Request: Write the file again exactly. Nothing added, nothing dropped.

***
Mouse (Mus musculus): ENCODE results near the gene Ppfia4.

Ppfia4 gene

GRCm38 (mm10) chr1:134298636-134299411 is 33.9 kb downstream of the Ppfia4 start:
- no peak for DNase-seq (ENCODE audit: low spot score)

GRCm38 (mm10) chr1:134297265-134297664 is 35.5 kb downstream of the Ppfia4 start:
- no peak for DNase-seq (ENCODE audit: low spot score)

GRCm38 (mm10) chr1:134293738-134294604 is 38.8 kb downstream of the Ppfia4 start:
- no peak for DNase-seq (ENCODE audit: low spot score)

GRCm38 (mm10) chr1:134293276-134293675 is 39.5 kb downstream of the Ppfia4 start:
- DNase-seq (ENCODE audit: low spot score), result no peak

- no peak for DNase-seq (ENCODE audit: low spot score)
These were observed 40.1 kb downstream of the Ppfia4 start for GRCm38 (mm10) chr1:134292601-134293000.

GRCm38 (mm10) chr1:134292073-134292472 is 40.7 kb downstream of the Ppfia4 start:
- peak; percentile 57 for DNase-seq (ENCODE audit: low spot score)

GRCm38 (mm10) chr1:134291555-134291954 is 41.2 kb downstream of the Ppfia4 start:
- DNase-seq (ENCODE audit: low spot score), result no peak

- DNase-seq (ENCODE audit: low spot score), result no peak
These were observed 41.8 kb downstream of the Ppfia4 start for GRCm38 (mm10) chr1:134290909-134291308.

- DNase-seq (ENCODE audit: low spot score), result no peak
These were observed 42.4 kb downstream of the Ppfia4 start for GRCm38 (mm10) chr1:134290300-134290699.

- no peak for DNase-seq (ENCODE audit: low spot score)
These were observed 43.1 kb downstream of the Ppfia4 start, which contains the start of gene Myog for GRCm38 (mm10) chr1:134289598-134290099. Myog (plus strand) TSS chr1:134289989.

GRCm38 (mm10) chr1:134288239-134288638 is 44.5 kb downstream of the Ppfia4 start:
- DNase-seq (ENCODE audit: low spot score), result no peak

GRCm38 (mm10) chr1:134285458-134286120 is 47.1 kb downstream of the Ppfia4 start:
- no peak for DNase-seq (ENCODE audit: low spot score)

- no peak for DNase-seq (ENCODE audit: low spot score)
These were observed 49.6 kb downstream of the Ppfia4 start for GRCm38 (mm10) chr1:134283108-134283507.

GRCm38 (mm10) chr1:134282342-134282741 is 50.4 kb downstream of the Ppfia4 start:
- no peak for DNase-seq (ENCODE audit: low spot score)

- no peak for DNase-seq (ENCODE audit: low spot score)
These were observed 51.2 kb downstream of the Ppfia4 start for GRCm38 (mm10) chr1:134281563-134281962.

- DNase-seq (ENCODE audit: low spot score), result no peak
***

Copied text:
Mouse (Mus musculus): ENCODE results near the gene Ppfia4.

Ppfia4 gene

GRCm38 (mm10) chr1:134298636-134299411 is 33.9 kb downstream of the Ppfia4 start:
- no peak for DNase-seq (ENCODE audit: low spot score)

GRCm38 (mm10) chr1:134297265-134297664 is 35.5 kb downstream of the Ppfia4 start:
- no peak for DNase-seq (ENCODE audit: low spot score)

GRCm38 (mm10) chr1:134293738-134294604 is 38.8 kb downstream of the Ppfia4 start:
- no peak for DNase-seq (ENCODE audit: low spot score)

GRCm38 (mm10) chr1:134293276-134293675 is 39.5 kb downstream of the Ppfia4 start:
- DNase-seq (ENCODE audit: low spot score), result no peak

- no peak for DNase-seq (ENCODE audit: low spot score)
These were observed 40.1 kb downstream of the Ppfia4 start for GRCm38 (mm10) chr1:134292601-134293000.

GRCm38 (mm10) chr1:134292073-134292472 is 40.7 kb downstream of the Ppfia4 start:
- peak; percentile 57 for DNase-seq (ENCODE audit: low spot score)

GRCm38 (mm10) chr1:134291555-134291954 is 41.2 kb downstream of the Ppfia4 start:
- DNase-seq (ENCODE audit: low spot score), result no peak

- DNase-seq (ENCODE audit: low spot score), result no peak
These were observed 41.8 kb downstream of the Ppfia4 start for GRCm38 (mm10) chr1:134290909-134291308.

- DNase-seq (ENCODE audit: low spot score), result no peak
These were observed 42.4 kb downstream of the Ppfia4 start for GRCm38 (mm10) chr1:134290300-134290699.

- no peak for DNase-seq (ENCODE audit: low spot score)
These were observed 43.1 kb downstream of the Ppfia4 start, which contains the start of gene Myog for GRCm38 (mm10) chr1:134289598-134290099. Myog (plus strand) TSS chr1:134289989.

GRCm38 (mm10) chr1:134288239-134288638 is 44.5 kb downstream of the Ppfia4 start:
- DNase-seq (ENCODE audit: low spot score), result no peak

GRCm38 (mm10) chr1:134285458-134286120 is 47.1 kb downstream of the Ppfia4 start:
- no peak for DNase-seq (ENCODE audit: low spot score)

- no peak for DNase-seq (ENCODE audit: low spot score)
These were observed 49.6 kb downstream of the Ppfia4 start for GRCm38 (mm10) chr1:134283108-134283507.

GRCm38 (mm10) chr1:134282342-134282741 is 50.4 kb downstream of the Ppfia4 start:
- no peak for DNase-seq (ENCODE audit: low spot score)

- no peak for DNase-seq (ENCODE audit: low spot score)
These were observed 51.2 kb downstream of the Ppfia4 start for GRCm38 (mm10) chr1:134281563-134281962.

- DNase-seq (ENCODE audit: low spot score), result no peak